Venezuelan opposition leader María Corina Machado – head of the country’s only mainstream center-right party, Vente Venezuela – rejected the possibility this weekend of a pact with socialist President Juan Guaidó against socialist dictator Nicolás Maduro.
“When asked if we will work together, the answer is no,” Machado said in a video posted on her Twitter account Saturday after a “frank” conversation with Guaidó, who constitutionally has a legal mandate to govern, but has failed to do so as the Venezuelan military answers to Maduro.
Her comments come after Guaidó, who now sits as an independent after leaving the socialist Popular Will party this year, called on all opponents of Maduro to form a unitary electoral pact to “avoid parliamentary fraud” in the upcoming National Assembly elections set to take place on December 6. Popular Will is a full member of the Socialist International, as are two other political parties self proclaimed in opposition to Maduro’s United Socialist Party of Venezuela (PSUV).
Increasingly lost for ideas, Guaidó has argued that forming such a pact would serve as a “mechanism” to “massive citizen participation,” where a mass anti-Maduro vote would allow the opposition to keep control of the country’s last democratically elected legislature.
Last month, Guaidó indicated he would not participate in the upcoming elections, describing them as a “farce” and claiming it would be far worse if he allowed the regime to “once again trick Venezuelans and the world in such a way.” However, he now appears to have backtracked on that position, amid reports that he is meeting with the former Governor of Miranda and leader of center-left Justice First party, Henrique Capriles, to discuss his latest proposal. Capriles rose to prominence as a leader of the establishment opposition by losing twice in disputed presidential elections, first against late dictator Hugo Chávez and then against Maduro in the election following Chávez’s death.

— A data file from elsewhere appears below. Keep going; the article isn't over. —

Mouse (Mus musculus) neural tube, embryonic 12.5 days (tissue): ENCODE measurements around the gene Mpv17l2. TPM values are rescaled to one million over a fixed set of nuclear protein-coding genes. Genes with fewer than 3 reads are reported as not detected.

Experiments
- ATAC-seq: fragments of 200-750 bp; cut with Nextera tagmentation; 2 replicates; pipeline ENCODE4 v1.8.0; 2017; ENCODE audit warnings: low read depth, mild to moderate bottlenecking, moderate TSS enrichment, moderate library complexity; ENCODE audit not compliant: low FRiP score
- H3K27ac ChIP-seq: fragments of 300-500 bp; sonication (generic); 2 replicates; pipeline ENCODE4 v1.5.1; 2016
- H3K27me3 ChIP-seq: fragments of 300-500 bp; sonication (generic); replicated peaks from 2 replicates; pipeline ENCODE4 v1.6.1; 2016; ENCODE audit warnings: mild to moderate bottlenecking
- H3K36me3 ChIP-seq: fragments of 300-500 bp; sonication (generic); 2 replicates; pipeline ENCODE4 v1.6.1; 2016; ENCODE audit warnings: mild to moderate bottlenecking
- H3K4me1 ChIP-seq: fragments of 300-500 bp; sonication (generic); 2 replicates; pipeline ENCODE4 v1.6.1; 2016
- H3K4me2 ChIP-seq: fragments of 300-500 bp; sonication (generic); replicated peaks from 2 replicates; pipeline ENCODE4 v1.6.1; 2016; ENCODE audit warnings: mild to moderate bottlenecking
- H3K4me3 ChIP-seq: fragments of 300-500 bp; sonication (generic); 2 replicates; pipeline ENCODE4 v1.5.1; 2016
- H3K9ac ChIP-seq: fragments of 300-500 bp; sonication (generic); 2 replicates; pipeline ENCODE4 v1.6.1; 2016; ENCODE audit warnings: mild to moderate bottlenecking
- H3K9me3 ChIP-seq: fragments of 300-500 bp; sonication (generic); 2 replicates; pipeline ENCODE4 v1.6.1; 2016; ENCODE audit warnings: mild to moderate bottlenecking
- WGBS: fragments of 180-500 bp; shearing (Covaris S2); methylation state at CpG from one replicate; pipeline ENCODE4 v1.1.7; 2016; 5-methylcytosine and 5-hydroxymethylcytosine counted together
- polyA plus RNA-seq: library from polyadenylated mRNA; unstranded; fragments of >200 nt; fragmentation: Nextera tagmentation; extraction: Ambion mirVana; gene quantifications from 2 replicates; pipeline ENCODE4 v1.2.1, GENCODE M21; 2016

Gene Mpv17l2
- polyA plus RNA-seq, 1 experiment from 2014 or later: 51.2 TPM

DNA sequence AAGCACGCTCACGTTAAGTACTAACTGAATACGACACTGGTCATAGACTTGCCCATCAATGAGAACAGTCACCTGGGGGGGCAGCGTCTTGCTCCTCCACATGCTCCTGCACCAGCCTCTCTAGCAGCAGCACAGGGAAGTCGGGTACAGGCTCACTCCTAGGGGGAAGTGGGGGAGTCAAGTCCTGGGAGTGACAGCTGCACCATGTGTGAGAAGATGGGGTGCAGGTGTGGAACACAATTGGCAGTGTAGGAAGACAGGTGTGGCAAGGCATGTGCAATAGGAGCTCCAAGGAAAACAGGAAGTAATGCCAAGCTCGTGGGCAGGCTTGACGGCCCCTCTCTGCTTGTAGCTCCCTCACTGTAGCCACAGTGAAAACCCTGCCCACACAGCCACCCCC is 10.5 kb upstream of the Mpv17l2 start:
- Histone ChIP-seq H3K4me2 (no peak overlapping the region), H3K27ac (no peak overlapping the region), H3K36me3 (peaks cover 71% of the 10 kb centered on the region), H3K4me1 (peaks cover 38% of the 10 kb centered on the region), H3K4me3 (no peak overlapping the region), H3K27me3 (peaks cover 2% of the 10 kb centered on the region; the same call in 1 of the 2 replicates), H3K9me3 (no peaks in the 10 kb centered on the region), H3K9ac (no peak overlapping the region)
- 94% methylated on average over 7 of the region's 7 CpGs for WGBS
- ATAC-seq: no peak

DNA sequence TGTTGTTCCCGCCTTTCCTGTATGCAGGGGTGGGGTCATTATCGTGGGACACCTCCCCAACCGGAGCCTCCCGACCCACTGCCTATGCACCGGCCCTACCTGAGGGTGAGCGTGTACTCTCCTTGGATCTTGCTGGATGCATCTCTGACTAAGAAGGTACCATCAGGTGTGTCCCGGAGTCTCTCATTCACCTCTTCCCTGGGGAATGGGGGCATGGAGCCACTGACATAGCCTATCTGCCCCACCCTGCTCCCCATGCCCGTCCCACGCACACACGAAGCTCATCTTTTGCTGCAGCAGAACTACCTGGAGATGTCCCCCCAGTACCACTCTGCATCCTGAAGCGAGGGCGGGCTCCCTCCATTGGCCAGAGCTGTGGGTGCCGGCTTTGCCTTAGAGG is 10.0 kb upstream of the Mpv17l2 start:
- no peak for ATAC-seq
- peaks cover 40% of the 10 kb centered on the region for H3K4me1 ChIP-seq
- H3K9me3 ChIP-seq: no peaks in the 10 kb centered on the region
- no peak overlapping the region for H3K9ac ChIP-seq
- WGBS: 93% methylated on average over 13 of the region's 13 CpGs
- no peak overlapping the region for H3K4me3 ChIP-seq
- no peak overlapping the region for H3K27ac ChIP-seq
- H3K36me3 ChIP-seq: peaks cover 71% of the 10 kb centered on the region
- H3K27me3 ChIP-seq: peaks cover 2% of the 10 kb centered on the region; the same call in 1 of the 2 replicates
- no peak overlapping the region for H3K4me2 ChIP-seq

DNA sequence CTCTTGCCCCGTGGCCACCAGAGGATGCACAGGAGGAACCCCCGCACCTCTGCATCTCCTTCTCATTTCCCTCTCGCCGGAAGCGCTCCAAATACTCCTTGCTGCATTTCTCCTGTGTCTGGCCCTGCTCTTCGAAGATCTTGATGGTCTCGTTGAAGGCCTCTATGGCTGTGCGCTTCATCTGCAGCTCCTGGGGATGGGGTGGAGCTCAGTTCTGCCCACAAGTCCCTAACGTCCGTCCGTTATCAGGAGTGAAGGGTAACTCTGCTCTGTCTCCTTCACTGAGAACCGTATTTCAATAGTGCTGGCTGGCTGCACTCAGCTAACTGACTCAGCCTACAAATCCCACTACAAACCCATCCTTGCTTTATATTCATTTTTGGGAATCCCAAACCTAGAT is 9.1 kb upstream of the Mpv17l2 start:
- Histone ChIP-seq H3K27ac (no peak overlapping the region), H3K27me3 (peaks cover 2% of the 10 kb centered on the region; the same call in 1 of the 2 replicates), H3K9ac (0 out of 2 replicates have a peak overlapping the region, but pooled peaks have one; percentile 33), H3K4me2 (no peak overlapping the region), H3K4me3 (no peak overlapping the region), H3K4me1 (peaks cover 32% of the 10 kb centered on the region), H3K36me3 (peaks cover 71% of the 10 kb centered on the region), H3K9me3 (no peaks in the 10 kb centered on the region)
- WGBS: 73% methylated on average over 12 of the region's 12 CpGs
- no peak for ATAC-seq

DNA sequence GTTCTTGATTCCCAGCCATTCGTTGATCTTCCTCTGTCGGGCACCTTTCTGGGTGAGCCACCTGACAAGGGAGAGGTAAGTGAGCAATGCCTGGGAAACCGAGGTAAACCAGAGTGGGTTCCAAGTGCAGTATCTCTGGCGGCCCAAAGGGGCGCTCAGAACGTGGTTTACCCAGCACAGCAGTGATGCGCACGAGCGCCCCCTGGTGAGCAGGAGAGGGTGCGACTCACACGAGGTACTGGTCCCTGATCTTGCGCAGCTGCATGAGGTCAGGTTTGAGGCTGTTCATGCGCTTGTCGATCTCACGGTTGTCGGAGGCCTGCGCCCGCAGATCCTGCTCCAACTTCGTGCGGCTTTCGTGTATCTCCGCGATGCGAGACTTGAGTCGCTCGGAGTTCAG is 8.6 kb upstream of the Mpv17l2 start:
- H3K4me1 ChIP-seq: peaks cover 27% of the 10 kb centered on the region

— María Corina Machado (@MariaCorinaYA) August 29, 2020
Machado is one of the numerous opposition leaders planning to boycott the election, citing how the Maduro regime has successfully rigged the vast majority of national elections over the past decade, most notably the 2018 presidential election widely denounced by the international observers as a sham.
In June, the socialist-controlled Supreme Court appointed a new set of pro-Maduro electoral authorities, a power that can only legally be enforced by the legislature. In 2017, the Maduro regime also created an illegal parallel lawmaking body known as the “national constituent assembly,” filled entirely with his supporters to push through legislation against any opposition to Maduro, dubbed laws against “hate.” Neither Maduro nor a legitimate president has a constitutional right to create a second federal legislature.
“The country is very clear that we are facing a criminal regime, there is nothing more to consult,” contended Machado, who Maduro has banned from leaving the country. “It is not true that Venezuelans have only to choose between the indefinite permanence of Nicolás Maduro, through electoral farces, or the indefinite permanence of the interim government, through plebiscite consultations.”
According to numerous polls, Guaidó has lost most of his support with the Venezuelan population since his inauguration as president in January 2019. His support has also waned abroad, as President Donald Trump is reportedly becoming disillusioned with his leadership and weakness after he repeatedly entered unsuccessful negotiations with the regime.